A small planet having a radius of 1000 km exerts a gravitational force of 100 N on an object that is 500 km above its surface. If this objec

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A small planet having a radius of 1000 km exerts a gravitational force of 100 N on an object that is 500 km above its surface. If this object is moved 500 km farther from the planet, the gravitational force on it will be

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Delwyn 6 months 2021-07-19T08:46:52+00:00 1 Answers 68 views 0

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    2021-07-19T08:48:32+00:00

    Answer:

    56.25 N

    Explanation:

    Given,

    Radius of the planet, r = 1000 km

    Gravitational force, F = 100 N

    Initial distance from the planet, d = 500 km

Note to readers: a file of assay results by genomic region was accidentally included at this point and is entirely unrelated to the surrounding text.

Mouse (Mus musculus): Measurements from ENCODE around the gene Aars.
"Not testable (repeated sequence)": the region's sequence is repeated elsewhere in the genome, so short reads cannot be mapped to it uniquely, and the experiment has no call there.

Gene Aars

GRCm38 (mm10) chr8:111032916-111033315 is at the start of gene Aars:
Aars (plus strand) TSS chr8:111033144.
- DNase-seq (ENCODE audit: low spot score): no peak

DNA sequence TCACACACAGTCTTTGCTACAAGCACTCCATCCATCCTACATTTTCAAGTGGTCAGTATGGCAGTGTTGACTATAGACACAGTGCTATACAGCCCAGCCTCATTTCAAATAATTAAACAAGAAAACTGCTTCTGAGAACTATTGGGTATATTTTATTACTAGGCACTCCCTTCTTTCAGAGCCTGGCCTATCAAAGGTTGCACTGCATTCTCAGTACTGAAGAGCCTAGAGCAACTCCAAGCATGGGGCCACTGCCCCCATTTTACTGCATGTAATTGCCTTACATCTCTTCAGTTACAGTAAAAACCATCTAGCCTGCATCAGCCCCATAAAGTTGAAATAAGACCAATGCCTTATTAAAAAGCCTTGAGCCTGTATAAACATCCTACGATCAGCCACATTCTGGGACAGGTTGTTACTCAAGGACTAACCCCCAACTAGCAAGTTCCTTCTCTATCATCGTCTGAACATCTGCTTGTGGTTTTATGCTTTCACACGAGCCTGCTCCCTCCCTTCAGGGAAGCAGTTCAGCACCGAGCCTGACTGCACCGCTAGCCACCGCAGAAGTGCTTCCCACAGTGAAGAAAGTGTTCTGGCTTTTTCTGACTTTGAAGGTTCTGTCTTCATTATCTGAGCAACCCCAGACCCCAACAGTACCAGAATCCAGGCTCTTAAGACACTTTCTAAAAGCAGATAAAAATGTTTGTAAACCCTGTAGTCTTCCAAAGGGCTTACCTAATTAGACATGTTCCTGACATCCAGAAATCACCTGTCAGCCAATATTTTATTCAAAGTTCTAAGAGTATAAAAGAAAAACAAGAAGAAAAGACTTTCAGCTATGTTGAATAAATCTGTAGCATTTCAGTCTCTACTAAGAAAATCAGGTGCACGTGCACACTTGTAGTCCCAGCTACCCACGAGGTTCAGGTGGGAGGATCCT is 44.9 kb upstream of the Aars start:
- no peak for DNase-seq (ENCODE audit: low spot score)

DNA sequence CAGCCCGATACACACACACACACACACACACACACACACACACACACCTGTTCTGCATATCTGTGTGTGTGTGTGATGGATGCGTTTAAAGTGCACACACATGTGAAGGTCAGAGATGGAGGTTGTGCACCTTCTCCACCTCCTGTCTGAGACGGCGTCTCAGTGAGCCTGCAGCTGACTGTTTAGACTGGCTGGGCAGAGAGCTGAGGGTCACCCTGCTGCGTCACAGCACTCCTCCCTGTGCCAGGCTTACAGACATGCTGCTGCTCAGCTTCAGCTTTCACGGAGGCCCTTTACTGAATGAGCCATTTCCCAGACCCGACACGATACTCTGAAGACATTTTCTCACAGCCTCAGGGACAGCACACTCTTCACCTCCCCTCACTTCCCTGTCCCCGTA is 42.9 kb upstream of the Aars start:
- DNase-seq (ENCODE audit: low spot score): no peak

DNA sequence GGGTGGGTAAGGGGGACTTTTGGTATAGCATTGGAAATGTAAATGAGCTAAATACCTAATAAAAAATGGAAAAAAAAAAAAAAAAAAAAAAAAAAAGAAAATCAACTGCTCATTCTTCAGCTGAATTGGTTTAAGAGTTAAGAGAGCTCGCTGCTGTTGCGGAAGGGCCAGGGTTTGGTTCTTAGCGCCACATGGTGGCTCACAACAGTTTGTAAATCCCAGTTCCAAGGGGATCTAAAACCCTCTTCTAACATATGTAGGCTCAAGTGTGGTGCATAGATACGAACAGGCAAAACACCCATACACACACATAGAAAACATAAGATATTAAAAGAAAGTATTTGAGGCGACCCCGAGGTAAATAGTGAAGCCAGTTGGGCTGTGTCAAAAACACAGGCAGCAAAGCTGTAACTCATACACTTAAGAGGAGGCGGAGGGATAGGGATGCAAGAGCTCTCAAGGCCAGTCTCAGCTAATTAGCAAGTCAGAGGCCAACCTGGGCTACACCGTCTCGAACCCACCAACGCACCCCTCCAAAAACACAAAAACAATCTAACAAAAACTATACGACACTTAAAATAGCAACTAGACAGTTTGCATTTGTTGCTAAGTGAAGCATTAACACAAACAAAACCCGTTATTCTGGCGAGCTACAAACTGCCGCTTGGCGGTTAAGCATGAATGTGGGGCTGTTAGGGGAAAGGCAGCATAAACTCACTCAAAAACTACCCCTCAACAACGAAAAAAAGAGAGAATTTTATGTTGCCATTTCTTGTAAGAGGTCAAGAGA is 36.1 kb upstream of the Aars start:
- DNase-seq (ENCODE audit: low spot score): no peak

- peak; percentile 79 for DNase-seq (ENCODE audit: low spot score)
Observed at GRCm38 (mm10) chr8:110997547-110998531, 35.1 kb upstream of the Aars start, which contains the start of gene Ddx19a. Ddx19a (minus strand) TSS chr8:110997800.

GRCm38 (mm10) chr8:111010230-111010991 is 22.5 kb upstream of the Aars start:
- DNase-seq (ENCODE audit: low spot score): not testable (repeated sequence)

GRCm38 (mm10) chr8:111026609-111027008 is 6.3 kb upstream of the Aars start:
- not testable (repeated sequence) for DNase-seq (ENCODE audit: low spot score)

Final distance from the planet, D = 1000 km

    Lets assume, mass of planet = M

    mass of the object = m.

    As per the gravitational law, the force due to gravity is given as

    F = \frac{G \times M \times m}{R^{2}}

    where, G = gravitational constant

    R =  distance between the two objects.

    Case 1: when the object is at a distance of 500 km from the planet,

    F = \frac{G \times M \times m}{R^{2}} = 100

    Here, R = 1000 + 500 = 1500 km, so

    \frac{G \times M \times m}{1500^{2}} = 100

    G \times M \times m = 100 \times {1500^{2}

    Case 2: when the object is at a distance of 1000 km from the planet, so

    now, R = 1000 + 1000 = 2000 km

    Now the gravitational force, F’ will be

    F' = \frac{G \times M \times m}{R^{2}}

    F' = \frac{100 \times 1500^{2} }{2000^{2}}

    F' = 56.25 N

    Thus, the gravitational force will now be reduced to 56.25 N.

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